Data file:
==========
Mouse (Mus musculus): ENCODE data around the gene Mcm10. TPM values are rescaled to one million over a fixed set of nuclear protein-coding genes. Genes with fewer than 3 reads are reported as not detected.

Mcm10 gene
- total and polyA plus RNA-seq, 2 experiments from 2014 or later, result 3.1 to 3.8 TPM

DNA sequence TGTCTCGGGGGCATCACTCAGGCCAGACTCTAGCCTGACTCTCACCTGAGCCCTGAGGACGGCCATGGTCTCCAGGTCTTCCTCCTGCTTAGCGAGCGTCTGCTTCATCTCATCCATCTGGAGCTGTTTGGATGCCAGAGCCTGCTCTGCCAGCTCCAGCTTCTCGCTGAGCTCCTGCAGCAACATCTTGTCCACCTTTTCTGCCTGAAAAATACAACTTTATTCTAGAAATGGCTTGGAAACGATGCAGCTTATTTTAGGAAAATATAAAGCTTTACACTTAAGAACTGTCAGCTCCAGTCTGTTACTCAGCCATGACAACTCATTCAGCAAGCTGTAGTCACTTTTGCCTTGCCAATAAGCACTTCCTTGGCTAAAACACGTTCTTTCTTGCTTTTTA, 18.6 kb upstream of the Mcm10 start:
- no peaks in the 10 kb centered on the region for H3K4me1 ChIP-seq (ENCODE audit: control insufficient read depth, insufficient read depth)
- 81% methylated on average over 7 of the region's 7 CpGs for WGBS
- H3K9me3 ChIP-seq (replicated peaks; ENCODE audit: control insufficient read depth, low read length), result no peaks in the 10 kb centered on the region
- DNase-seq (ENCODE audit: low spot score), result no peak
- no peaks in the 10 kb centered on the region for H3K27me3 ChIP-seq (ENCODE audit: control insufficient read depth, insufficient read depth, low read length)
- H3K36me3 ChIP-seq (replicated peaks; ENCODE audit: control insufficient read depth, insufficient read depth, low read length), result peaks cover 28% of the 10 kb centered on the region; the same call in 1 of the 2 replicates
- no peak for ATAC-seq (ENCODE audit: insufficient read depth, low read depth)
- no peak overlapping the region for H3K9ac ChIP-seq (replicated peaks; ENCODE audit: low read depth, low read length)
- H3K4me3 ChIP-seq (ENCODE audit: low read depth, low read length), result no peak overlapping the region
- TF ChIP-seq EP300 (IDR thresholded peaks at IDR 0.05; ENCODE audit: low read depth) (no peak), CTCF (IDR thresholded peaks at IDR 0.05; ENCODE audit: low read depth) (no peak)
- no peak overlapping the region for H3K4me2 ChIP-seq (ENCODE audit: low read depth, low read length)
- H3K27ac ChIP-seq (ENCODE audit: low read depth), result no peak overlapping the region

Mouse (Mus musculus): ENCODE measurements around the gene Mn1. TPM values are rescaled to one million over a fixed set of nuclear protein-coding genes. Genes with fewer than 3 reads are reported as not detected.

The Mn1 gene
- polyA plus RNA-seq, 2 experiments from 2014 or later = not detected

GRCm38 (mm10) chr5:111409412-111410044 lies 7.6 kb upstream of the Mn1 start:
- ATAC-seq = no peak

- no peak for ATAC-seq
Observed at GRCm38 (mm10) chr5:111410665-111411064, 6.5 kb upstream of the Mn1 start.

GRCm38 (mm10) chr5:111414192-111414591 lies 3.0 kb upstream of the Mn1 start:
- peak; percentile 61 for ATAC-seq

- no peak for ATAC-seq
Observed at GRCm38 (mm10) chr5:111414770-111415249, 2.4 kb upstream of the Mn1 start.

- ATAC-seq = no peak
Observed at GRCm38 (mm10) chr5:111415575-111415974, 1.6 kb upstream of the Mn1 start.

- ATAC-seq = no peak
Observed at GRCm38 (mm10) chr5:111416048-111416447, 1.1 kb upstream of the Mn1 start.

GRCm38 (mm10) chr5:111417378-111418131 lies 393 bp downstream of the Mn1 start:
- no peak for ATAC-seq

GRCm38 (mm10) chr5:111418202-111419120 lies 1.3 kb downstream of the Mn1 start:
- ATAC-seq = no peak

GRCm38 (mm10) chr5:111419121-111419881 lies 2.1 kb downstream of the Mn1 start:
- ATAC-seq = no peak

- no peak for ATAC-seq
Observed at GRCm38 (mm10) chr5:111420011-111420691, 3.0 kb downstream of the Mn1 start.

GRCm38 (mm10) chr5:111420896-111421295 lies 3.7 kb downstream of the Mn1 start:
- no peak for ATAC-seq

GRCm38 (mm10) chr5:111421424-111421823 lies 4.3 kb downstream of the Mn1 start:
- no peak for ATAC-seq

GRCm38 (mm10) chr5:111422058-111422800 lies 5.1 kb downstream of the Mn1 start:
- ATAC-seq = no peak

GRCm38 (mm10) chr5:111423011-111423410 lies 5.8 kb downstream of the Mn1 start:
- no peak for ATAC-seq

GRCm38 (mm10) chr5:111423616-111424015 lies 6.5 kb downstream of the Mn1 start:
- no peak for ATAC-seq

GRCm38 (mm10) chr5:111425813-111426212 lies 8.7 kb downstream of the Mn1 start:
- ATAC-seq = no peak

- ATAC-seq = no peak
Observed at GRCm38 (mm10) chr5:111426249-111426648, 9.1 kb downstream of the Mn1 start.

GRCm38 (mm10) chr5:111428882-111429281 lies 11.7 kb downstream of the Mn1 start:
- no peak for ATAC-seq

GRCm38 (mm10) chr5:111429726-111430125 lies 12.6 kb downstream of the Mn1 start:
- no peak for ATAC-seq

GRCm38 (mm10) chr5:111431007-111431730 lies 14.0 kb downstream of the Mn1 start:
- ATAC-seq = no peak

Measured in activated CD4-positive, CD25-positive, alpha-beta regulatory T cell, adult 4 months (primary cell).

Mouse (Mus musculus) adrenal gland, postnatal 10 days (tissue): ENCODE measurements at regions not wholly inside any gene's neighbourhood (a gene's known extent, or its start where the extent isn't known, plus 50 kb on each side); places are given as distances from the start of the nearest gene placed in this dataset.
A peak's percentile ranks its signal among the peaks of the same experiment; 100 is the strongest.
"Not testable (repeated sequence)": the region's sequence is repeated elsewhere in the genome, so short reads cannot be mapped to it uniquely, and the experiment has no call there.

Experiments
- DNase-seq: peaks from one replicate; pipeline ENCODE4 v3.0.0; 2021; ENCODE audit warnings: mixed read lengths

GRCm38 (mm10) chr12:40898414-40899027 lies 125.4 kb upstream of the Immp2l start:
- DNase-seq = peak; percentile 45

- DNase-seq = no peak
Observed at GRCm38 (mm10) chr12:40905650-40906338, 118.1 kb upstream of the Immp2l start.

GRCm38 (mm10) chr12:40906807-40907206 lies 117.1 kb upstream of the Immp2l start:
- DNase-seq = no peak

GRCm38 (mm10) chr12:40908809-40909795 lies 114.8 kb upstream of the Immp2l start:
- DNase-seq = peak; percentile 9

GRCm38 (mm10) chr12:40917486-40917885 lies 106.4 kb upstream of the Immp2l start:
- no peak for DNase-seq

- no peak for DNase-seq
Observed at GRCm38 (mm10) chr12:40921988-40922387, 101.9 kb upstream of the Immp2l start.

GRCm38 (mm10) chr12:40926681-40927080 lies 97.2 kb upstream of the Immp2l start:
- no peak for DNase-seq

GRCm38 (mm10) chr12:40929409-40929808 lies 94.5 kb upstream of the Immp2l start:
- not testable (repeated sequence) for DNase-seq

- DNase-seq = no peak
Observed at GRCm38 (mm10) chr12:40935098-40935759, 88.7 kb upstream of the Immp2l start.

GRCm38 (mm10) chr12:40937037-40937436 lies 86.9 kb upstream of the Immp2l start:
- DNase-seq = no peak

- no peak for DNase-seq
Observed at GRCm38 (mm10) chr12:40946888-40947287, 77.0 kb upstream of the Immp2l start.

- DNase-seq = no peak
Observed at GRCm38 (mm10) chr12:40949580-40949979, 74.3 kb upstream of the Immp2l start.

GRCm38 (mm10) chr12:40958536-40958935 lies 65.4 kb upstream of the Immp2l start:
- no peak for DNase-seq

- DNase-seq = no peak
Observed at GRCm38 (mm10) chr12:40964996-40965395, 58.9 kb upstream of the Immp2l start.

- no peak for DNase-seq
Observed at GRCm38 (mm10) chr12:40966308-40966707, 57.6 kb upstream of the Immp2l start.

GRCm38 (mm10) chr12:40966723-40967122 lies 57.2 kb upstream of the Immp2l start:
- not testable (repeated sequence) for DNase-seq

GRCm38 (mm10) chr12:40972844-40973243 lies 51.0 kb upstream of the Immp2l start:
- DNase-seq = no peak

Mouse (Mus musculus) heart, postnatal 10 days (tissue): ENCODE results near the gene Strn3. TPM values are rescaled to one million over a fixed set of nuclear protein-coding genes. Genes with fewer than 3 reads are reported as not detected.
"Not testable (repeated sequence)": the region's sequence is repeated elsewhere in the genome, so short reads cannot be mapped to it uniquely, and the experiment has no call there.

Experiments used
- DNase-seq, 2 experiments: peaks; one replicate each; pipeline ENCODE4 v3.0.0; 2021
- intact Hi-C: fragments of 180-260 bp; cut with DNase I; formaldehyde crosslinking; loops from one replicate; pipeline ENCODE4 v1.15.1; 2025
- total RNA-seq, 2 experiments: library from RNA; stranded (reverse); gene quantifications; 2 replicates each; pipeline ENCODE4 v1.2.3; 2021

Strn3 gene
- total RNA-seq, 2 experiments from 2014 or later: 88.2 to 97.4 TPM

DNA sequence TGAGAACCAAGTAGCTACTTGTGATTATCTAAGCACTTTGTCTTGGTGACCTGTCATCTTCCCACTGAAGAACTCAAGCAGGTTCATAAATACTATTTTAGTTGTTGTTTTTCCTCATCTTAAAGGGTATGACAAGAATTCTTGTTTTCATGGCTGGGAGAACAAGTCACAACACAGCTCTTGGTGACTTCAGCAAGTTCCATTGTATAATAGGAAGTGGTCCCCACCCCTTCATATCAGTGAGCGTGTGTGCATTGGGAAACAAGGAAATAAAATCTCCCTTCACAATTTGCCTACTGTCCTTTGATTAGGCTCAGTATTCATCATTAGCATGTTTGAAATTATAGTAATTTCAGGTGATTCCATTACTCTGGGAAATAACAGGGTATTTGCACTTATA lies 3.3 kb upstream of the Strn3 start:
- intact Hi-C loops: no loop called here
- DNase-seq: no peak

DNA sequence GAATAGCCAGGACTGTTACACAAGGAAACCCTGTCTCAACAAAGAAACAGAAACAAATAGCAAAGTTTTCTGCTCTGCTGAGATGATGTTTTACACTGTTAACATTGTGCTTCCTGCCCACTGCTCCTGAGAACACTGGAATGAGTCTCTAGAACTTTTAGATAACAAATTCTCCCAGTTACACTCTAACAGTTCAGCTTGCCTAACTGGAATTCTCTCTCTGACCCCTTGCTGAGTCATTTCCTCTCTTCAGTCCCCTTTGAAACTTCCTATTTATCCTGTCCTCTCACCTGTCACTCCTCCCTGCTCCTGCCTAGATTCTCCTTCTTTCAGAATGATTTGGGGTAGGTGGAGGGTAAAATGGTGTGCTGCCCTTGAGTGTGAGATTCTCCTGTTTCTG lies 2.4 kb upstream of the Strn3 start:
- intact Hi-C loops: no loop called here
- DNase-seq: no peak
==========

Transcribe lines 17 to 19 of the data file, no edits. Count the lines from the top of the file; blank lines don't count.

Mouse (Mus musculus): ENCODE measurements around the gene Mn1. TPM values are rescaled to one million over a fixed set of nuclear protein-coding genes. Genes with fewer than 3 reads are reported as not detected.

The Mn1 gene
- polyA plus RNA-seq, 2 experiments from 2014 or later = not detected